No photos of Clancy or Price are available at this time.
KYIV — Ukraine s security service said searches of the Kyiv and Odesa offices of Russian internet giant Yandex as part of a treason investigation found that company management had “illegally collected” personal data on local citizens. The May 29 searches came less than two weeks after President Petro Poroshenko signed a decree banning Yandex and several other Russian sites, including the popular social networks VK — formerly VKontakte — and Odnoklassniki.
“Law enforcement agents found that the management of the company illegally collected, accumulated, and passed on the personal data of Ukrainian citizens,” the SBU said in a statement on its website. The data included information about users’ “occupation, lifestyle, location, residence, work, leisure, sources and amounts of income, telephone numbers, e-mail addresses, and accounts in social networks.
“The information was transmitted to [Russian] security services for planning, organizing, and conducting reconnaissance, sabotage, and information-subversion operations in the country at the expense of Ukraine’s sovereignty, territorial integrity, and inviolability,” the statement said.
Treason is punishable by 12 to 15 years in prison in Ukraine and the confiscation of property. Asya Melkumova, a Yandex spokeswoman, confirmed the searches and told RFE/RL: “We have no information about reasons of today’s SSU action. Our lawyers are on the way to the offices. Yandex is ready to provide all information regarding its operations in Ukraine, according and limited by Ukrainian legal procedures.”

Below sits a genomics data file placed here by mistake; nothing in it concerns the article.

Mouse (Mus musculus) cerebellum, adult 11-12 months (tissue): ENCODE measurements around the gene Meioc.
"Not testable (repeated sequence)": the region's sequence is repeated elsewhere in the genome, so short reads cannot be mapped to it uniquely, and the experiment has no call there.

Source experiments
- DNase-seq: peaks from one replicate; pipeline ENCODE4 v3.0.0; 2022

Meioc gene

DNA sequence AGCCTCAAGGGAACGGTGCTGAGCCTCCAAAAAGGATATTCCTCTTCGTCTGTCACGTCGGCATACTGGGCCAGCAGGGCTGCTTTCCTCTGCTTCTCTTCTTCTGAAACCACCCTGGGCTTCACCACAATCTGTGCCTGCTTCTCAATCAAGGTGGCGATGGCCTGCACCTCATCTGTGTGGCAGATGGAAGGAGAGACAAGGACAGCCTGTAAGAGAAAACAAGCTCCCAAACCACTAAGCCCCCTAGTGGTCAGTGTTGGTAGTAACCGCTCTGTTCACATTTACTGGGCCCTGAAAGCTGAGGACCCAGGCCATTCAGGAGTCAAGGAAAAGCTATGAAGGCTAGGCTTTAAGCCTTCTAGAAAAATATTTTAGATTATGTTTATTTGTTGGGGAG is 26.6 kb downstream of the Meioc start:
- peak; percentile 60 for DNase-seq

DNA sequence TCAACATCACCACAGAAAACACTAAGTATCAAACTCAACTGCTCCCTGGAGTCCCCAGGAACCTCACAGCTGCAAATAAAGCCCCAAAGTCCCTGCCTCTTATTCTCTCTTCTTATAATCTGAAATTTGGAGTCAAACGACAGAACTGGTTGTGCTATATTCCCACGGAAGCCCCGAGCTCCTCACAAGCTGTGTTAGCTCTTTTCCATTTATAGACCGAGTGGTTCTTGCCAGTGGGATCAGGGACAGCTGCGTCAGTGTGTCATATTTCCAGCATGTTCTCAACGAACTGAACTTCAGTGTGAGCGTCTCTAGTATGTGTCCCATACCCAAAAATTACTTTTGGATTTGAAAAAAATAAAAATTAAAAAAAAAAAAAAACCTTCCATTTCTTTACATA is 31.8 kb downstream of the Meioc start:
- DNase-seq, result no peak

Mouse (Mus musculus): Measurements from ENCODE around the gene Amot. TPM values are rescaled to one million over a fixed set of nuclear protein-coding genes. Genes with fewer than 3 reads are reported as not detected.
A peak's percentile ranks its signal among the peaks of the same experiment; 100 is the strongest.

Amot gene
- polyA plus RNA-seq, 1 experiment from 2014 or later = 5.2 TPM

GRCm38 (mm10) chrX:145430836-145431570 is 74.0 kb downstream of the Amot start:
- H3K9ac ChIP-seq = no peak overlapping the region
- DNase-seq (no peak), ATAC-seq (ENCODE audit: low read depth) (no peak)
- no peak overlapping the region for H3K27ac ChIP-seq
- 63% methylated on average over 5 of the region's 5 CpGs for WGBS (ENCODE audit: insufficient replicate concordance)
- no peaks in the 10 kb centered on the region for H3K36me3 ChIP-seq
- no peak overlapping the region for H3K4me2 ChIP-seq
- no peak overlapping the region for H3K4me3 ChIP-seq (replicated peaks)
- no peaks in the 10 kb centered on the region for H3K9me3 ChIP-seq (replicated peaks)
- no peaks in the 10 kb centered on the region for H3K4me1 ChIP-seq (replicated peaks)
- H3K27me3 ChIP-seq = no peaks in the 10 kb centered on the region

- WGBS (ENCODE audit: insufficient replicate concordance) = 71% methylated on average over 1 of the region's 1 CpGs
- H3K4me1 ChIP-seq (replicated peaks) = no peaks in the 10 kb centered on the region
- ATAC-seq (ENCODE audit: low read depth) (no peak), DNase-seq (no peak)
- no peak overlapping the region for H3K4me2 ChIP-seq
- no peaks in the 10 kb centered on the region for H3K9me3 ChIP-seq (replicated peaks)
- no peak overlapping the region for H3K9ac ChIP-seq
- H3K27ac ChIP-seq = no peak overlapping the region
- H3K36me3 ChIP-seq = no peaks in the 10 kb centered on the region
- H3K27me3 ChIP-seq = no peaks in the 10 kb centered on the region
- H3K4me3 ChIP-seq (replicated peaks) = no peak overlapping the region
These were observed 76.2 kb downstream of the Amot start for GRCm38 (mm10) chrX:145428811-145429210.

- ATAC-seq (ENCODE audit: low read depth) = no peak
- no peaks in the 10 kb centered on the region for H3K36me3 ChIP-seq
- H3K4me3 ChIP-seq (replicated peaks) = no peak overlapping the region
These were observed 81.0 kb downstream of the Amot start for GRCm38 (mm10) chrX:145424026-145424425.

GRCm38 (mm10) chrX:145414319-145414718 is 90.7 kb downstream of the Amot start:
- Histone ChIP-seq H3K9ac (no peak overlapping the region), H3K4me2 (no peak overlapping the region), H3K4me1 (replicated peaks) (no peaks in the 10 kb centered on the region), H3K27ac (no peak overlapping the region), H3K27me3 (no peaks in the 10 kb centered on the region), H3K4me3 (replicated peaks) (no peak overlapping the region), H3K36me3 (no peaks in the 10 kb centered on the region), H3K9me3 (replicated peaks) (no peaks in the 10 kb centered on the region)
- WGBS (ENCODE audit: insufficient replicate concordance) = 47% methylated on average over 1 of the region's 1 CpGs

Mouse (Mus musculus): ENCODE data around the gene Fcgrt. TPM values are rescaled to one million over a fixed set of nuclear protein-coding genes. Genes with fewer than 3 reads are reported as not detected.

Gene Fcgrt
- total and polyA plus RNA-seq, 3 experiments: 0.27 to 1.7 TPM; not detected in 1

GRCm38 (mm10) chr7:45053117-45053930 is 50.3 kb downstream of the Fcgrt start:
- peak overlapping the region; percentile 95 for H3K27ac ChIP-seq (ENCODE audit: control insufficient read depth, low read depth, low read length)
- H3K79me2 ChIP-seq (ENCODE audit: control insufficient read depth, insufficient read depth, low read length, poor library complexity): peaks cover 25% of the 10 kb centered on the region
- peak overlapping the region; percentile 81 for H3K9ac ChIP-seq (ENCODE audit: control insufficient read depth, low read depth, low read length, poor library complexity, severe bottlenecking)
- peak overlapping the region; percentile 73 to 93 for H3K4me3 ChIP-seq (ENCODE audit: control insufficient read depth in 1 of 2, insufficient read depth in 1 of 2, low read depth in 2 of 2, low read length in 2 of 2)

WATCH: SBU releases video of Yandex search
According to Ukrainian IT news site AIN.ua, staff of both offices were ordered by the SBU to leave the premises while the searches were conducted. Kremlin spokesman Dmitry Peskov told journalists he could not comment, saying, “We do not have complete information yet.”
Yandex said it has been developing its services for Ukraine since 2005, providing its Ukrainian users with search engines, maps, navigation, online education, and other services.
We have conducted our business in strict accordance with Ukrainian legislation and have focused on creating high quality local products,” the company said in a statement. “While Ukraine is a small part of our business and the sanctions will not have a material negative impact on our consolidated results, we regret that this new legislation affects our 11 million Ukrainian users who rely on our services every month, and the thousands of Ukrainian organizations that use our technologies and services to grow and develop their businesses.”
In signing the decree, which was published on May 16, Poroshenko cited the need to combat what he called Russian instruments of information warfare. The move, which came at the request of Ukraine s National Security and Defense Council and the SBU, added the companies to a long sanctions list that includes 1,228 individuals and 468 legal entities. It also sparked a public debate between critics who condemned it as censorship and a blow to freedom of expression and supporters who called it a long-overdue move in defense of national security. Russia seized the Crimean Peninsula from Ukraine in March 2014, after sending in troops and staging a referendum widely denounced as illegal, and has given strong support to separatists whose war against Kyiv’s forces has killed more than 9,900 people in eastern Ukraine since April 2014.